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Sad to say, Jason has recently moved. He gave me four months notice, during which I agonized about his departure. We had worked so well together to create this well-oiled machine of children’s ministry…I didn’t want to see it fall apart. But slowly during those months of knowing he was leaving but still working with him, I realized, I was no longer afraid of ministry. I didn’t want my friend to leave, but my 20 year fear that God was going to call me to be a missionary away from my family was resolved. God wanted me to be a ‘missionary’ right where I was…in my church…because through children and family ministry, I was spreading His name and His love to so many.

You’re doing ministry right when you lead people to a deeper relationship with God. It doesn’t have to be in Africa, though some people can’t wait for their opportunity to go there. It doesn’t have to be as a full-time pastor, though God certainly needs those willing souls. When you can open the eyes of fellow believers to see God at work …and then empower them to be a part of that work...you’re doing it right. That’s what Jesus did. He lead his disciples to know God, to comprehend His love and grace, and then to go tell others about it so they could live in it as well.

My last interaction with Jason at church was during the exciting chaos of VBS. I nostalgically considered how appropriate it was that our final activity together wasn’t having good-bye coffee or best wishes dinner, but rather it was up to our elbows in ministry. Loving God and loving others via graham crackers and foam shapes.

I hate walking into the church office and seeing Jason’s office empty, but my heart is still full of love to share. My list of mission projects is endless. And God’s work still goes on.

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Well done, good and faithful servant Jason. You’re doing it right.

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‘Is it gone?’

My peaceful night’s sleep last night was interrupted by a screaming six year old at my bedside. I grabbed my little daughter and pulled her into bed with me, hugging her while she sobbed. I could barely understand her terrified words. Something about it being big, really big, with long legs, in her room, on the gray chair…it was so big….so scary.

When I turned on the lamp on the nightstand, I saw fear all over her face. Huge blue eyes overflowing with even huger tears. Cheeks red with exhaustion and terror. Precious little mouth trembling as she tried to explain. The words were so frightening…recounting what had happened made it seem so real again.

She had awakened and apparently noticed movement across her room in a small chair. As she looked, she saw the long legs, the round body, the creeping threat of a spider as big as a coffee mug. She gestured to a mug on my nightstand. ‘Well, it wasn’t quite that big,’ she gasped, ‘but it was close’…and the sobbing began again. And the hugging continued.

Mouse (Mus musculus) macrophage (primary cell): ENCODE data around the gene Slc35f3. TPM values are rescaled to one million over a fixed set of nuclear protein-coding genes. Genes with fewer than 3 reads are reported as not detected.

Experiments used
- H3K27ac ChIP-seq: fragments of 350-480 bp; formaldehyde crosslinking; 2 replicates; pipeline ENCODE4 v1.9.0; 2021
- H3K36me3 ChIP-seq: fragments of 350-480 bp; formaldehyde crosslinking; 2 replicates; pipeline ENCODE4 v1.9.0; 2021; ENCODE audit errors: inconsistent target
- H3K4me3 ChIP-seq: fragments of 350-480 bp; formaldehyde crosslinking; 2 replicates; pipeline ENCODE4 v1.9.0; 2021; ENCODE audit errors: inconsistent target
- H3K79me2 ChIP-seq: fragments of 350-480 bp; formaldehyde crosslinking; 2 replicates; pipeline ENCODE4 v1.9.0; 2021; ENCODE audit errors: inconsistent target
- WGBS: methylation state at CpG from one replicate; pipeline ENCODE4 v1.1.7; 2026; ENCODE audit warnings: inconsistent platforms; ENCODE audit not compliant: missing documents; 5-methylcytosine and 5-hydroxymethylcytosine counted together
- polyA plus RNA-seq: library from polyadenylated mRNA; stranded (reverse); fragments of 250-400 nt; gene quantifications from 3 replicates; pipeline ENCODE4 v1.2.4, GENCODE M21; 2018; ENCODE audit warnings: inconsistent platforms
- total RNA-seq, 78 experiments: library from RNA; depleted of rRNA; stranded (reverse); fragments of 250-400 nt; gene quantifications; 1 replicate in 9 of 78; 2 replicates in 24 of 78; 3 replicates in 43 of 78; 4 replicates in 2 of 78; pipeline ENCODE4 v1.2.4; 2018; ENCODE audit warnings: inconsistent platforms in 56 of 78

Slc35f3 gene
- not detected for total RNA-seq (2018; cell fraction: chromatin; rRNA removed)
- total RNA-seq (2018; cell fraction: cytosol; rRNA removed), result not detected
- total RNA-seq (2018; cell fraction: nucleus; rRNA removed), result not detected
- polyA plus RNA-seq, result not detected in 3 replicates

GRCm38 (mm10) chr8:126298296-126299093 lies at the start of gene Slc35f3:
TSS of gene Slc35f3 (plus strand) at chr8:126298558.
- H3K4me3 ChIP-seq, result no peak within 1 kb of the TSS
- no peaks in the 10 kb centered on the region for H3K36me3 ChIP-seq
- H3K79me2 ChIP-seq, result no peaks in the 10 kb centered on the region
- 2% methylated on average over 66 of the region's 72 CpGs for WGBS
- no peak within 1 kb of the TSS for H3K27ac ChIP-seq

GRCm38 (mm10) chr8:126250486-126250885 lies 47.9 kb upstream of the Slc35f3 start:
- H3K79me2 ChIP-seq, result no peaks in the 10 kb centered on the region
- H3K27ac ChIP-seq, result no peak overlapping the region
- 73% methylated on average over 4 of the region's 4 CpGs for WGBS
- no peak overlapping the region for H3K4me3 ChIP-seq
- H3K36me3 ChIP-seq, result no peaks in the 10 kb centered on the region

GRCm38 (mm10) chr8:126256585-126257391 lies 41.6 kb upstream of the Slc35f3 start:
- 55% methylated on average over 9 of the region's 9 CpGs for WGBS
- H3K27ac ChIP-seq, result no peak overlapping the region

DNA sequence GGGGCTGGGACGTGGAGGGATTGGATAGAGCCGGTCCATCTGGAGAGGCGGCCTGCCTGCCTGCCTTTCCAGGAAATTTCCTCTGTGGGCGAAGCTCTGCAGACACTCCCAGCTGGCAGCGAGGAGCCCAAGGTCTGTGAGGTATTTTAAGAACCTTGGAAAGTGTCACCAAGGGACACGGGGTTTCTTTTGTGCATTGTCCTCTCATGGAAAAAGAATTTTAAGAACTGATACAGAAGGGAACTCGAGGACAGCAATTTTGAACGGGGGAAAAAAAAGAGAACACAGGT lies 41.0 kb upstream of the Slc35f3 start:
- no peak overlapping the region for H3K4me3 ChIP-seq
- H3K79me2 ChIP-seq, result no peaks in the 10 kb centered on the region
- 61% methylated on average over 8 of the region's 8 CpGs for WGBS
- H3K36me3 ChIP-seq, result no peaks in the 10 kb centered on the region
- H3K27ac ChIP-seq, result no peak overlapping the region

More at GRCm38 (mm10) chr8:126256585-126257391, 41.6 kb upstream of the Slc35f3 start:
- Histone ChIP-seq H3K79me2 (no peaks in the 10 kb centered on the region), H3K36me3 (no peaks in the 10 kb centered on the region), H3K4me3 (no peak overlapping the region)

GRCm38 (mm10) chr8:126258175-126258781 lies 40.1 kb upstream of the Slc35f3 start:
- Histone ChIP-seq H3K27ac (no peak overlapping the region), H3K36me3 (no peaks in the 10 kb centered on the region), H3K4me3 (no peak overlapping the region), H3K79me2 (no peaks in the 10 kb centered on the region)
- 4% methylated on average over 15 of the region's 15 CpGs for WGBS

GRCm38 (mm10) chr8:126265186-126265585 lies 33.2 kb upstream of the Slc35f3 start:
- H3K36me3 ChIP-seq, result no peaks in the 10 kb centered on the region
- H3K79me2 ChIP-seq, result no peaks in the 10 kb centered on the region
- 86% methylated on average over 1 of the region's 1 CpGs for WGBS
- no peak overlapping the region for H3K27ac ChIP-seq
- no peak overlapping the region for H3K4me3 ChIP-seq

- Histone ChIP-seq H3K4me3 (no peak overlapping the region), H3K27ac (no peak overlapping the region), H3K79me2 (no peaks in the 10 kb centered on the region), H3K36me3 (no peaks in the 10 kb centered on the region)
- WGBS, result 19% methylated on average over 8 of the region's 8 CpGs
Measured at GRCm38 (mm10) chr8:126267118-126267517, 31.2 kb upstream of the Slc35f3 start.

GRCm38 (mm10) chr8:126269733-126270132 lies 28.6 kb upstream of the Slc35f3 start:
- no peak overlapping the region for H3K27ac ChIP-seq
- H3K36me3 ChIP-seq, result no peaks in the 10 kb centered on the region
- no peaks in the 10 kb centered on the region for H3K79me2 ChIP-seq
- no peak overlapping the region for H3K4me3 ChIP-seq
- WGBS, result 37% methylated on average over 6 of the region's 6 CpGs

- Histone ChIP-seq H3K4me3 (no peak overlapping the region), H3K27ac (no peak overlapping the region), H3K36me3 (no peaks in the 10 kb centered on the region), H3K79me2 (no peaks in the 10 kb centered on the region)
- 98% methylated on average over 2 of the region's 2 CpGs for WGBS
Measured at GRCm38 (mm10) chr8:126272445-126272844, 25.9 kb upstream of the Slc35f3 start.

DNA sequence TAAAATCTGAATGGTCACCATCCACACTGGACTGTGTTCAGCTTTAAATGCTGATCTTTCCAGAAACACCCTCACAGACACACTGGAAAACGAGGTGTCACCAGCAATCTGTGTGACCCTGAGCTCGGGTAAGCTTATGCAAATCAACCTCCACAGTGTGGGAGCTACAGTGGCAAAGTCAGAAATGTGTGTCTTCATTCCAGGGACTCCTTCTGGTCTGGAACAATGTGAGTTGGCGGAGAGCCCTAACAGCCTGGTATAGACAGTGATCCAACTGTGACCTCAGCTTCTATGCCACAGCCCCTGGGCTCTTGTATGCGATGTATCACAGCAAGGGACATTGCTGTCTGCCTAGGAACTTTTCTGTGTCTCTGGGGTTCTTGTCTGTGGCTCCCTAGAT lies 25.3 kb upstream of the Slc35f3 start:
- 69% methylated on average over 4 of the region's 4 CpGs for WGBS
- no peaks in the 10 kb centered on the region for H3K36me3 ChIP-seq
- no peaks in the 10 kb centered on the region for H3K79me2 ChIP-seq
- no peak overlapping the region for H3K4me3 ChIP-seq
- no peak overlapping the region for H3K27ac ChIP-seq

Ten minutes later, Daddy returned from the fight. ‘Is it gone?’ her trembly, tiny voice inquired.  Brave Daddy stated that he had vanquished (captured and flushed) the foe (a grandaddy-long legs). Her bedroom was safe to sleep in. She clung to me and begged not to have to sleep in there, but I assured her that I would come too.

As I snuggled with her in her safe, cozy bed, listening to her broken sobs turn to whole, peaceful snoozing, I thought of what she had asked her daddy…‘Is it gone?’ Her ultimate concern. The fear needed to be gone. It had come upon her unexpectedly…catching her at her weakest moment…in her most peaceful place. The fear had shattered her security.

I considered the bravest of the brave in the Bible…the ones we are supposed to look to as examples of faithful living…and how they had their own nighttime battles.

Childless Abram, worried about the future of his family and nation, was reassured by the word of God saying  Look up at the sky and count the stars—if indeed you can count them.” Then he said to him, “So shall your offspring be.”  God used the darkness to answer Abram’s question.

Young Samuel met God for the first time in the night.Samuel went and lay down in his place. The Lord came and stood there, calling as at the other times, “Samuel! Samuel!”Then Samuel said, “Speak, for your servant is listening.” God spoke to Samuel in the darkness, revealing the plan He had for the young boy’s life.

Jacob wrestled with his worries at night and found God in the midst of the struggle.  When Jacob awoke from his sleep, he thought, “Surely the Lord is in this place, and I was not aware of it.”

Nicodemus came to Jesus at night and said, “Rabbi, we know that you are a teacher who has come from God. For no one could perform the signs you are doing if God were not with him.”

Night should relax us, but instead, our minds unwind and rewind our worries. Shadows creep and crawl around us, hiding truth and exaggerating reality.